A few years back I was doing an invoicing automation for a client. They wanted their customers to automatically get emailed a computer generated invoice when the customer placed an order on their website. This client did a lot of drop shipping.
Judy, a member of the client's staff, was telling me what information needed to be included in the generated invoices. She explained that for drop shipped orders, the invoice needed to include a four digit code that corresponded to the product vendor or vendors. For the invoices that they had been manually creating, if a customer ordered 6 products that were dropped shipped from different vendors, the invoice would have a string of 24 numbers (4 digits X 6 vendors) in the comment section indicating which vendors were associated with that order.
Knowing a little bit about the client's business operations, it struck me as odd that these codes had to be on the invoice, which was basically a customer-facing document. When I asked Judy about it she replied "I don't know what we use them for, the person that trained me just said we needed them on the invoice." This revelation led to several more questions.
"If she needed to know the vendors for a particular order, did she pull up the invoice to get that information?" Judy said no. She would pull up the order information in their Point-Of-Sale (POS) software to get that. Judy explained that once an invoice is sent to a customer she really never looks at it again except to acknowledge if it has been paid or not.
I inquired around around the office to figure out if any other system they use required these vendor codes to be on the customer invoice.
It turned out that they stopped needing these codes about 4 years ago, but the staff was faithfully and robotically reproducing them on every invoice anyway. Apparently back in the day their POS software could not realistically handle products that were drop shipped, and this vendor code on the invoices was (at the time) a workaround.
The problem with workarounds is that after a while they can become routine habits.
This is of course a trivial example. Who cares whether or not there are some extra numbers on the bottom of an invoice? The numbers on the invoice may be trivial, but the larger issue is very important.
A process such as creating a customer invoice can be seen as a series of steps taken. Had I not intervened with some basic examination and evaluation, the client would have spent time and money to automate a step in the invoicing process that simply did not need to exist.
Having steps that aren't necessary is bad enough. Now imagine a step that actually adds to the overall inefficiency or workload. An example would be a step that generates paperwork for an employee to review or process. It is possible that there is a better way to handle this paperwork or that review the paperwork is only of marginal value. But by automating the steps before you have evaluated them in the context of the overall process, you have now automated and scaled that inefficiency -- you now reliably and consistently have more paperwork for your staff to review.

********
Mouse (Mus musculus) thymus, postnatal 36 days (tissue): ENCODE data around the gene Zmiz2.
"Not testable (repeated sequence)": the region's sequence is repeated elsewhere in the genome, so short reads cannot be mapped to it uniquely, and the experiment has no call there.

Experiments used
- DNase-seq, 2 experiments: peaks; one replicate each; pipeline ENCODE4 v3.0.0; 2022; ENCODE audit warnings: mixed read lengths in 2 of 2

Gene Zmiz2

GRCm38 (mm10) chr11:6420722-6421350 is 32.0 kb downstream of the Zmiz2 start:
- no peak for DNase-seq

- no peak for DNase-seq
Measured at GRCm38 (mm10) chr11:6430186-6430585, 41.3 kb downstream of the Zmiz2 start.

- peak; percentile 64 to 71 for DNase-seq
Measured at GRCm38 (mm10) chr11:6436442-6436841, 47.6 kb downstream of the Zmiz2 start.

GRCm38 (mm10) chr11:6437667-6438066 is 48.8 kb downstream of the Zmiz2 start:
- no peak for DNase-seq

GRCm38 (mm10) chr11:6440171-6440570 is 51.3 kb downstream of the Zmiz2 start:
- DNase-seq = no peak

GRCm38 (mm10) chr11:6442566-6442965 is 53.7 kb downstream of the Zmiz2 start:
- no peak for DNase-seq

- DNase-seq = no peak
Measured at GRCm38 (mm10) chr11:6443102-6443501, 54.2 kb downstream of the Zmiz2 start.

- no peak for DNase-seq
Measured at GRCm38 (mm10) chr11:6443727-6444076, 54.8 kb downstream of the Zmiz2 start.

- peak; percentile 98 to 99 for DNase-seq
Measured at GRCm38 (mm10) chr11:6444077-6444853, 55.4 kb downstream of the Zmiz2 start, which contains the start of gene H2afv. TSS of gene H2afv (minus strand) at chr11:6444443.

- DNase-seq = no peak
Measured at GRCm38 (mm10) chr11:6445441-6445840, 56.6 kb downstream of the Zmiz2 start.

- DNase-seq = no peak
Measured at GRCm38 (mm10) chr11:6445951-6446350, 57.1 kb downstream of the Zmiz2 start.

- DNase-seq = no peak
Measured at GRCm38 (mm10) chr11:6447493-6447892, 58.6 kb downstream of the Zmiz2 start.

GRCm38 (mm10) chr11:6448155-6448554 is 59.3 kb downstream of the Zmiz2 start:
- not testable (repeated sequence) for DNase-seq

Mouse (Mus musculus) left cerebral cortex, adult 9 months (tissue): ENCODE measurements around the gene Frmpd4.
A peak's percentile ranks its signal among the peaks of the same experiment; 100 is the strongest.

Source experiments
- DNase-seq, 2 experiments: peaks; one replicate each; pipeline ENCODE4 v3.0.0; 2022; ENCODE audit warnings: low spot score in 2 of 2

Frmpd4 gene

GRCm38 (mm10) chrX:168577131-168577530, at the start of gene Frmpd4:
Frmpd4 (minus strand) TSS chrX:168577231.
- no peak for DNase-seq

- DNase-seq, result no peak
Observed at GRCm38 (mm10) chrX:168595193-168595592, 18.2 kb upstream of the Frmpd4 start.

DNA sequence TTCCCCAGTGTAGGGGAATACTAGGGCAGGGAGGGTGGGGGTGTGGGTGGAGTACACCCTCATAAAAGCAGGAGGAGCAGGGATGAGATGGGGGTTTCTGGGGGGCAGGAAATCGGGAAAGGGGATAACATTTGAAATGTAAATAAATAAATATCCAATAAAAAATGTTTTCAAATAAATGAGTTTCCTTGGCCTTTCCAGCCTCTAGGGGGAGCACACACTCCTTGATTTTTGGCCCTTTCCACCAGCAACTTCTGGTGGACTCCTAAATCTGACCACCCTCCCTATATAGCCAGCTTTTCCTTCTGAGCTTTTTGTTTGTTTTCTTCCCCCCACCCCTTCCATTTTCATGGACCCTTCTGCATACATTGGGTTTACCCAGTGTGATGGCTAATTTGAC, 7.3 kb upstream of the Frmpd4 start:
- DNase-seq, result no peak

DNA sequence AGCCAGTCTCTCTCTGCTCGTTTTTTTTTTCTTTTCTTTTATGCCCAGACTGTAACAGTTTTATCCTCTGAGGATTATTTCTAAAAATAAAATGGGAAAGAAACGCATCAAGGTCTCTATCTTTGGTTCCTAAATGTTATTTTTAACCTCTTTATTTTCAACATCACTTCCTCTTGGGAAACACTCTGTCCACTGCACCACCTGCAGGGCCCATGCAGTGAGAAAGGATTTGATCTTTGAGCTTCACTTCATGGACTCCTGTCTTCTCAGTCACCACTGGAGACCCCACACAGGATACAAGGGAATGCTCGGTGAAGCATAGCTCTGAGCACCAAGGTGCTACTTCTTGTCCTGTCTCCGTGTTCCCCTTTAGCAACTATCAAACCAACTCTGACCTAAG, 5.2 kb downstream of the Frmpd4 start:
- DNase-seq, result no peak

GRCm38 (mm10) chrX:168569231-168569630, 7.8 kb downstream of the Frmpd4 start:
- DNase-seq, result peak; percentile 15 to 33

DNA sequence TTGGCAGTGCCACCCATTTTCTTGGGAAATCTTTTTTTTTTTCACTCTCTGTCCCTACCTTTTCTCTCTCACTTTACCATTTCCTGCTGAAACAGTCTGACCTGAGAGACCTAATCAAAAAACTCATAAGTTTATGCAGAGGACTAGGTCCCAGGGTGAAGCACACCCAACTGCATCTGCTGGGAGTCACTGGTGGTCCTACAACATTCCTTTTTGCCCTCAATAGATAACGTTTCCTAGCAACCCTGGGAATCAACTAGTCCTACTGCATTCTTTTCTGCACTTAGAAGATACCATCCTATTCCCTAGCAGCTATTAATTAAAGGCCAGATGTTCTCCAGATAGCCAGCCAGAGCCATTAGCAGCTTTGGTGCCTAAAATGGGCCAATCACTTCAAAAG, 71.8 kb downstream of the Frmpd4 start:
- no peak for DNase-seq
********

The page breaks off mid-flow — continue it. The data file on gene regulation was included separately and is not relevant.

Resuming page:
Another example of a step that could create inefficiencies is one that handles data in a manner that is confusing or unreliable. Lets say that every once in a while your system screws up and transposes the customers mailing and shipping addresses. Your staff spends a few hours each week on finding and fixing these messed up orders. In that case you should fix the bug in your order system before you automate invoice creation. Otherwise any efficiency gained by automation will be cancelled out by the increased labor spent fixing your incorrect orders. What used to be an occasional hiccup has now been baked into the system. Once you add in the expense of your software developer, you are actually losing money on your investment in automation now.
All of which brings me to the first rule of automation.
We will walk through these concepts using the earlier example of generating a customer invoice.
Write down, in detail, each and every step you take to create a customer invoice manually. You get bonus points if you also write down how long each step takes, on average, to perform.
Look at each of the steps identified in the discovery phase and ask the following:
Be sure to also consider the overall process. Sometimes by making a few minor changes to your process (by switching to a different software product for example) you might be able to eliminate or improve several steps at once.
Now after having done the discovery and evaluation phases you can finally begin working on creating the automation.
It can be useful to have a tech savy business consultant to help guide the discovery and evaluation phases of this journey. But it should be noted that nothing in the discovery or evaluation phases requires knowing how to write code. Often by this point you may have found several ways to optimize your processes without ever having spent a dime on hiring a developer.
After having already optimized what you can yourself, spending money on custom coded software solutions is now more likely to be a worthwhile endeavour.
The sad truth is that a great many developers would be happy to take your money and automate whatever you ask them to and they won't spend any brain cells wondering if it makes sense to automate that particular process a certain way or if their code will actually improve your business or not. If you end up with a developer like that then the time you spend on discovery and evaluation will be time well spent. The information gleamed from the discovery and evaluation phases will be like a roadmap for both you and your developer, helping to guide you on your automation journey.